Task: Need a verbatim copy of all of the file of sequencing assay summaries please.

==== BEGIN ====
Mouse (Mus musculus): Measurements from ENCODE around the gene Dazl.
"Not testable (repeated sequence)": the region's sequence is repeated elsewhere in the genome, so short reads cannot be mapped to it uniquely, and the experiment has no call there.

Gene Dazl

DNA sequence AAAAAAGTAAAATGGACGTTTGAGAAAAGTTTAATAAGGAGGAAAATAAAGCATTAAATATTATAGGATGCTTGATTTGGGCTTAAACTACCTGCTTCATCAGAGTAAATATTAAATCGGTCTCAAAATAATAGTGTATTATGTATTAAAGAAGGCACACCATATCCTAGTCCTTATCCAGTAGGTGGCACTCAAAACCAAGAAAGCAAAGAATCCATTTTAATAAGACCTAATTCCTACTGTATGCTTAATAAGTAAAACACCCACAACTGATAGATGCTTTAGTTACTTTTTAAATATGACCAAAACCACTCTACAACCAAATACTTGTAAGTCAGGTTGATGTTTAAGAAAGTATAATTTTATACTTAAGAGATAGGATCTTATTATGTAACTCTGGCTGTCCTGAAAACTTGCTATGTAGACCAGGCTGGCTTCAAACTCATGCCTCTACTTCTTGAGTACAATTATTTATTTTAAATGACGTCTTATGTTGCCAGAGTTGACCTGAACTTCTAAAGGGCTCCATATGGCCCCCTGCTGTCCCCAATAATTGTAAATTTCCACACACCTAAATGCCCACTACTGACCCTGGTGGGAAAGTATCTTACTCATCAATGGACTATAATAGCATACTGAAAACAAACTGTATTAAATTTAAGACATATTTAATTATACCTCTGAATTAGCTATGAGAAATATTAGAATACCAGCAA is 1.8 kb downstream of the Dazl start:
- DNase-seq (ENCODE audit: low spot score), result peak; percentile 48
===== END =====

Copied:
Mouse (Mus musculus): Measurements from ENCODE around the gene Dazl.
"Not testable (repeated sequence)": the region's sequence is repeated elsewhere in the genome, so short reads cannot be mapped to it uniquely, and the experiment has no call there.

Gene Dazl

DNA sequence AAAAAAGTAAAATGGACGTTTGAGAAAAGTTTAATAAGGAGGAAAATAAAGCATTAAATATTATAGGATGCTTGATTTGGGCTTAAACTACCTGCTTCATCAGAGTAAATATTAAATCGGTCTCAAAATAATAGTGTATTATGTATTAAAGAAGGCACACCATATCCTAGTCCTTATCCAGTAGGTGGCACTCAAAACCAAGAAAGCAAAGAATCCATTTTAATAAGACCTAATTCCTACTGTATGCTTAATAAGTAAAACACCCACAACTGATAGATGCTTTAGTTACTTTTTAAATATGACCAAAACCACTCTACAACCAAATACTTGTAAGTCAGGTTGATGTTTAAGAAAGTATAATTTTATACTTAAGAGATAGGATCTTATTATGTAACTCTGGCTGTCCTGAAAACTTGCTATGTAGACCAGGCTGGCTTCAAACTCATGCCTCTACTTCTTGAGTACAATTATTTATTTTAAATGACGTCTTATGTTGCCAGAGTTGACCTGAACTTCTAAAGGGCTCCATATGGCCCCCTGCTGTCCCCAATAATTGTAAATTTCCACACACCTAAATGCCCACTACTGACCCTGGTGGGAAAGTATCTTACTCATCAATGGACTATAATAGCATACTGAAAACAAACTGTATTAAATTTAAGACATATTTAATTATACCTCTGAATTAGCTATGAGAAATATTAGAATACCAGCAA is 1.8 kb downstream of the Dazl start:
- DNase-seq (ENCODE audit: low spot score), result peak; percentile 48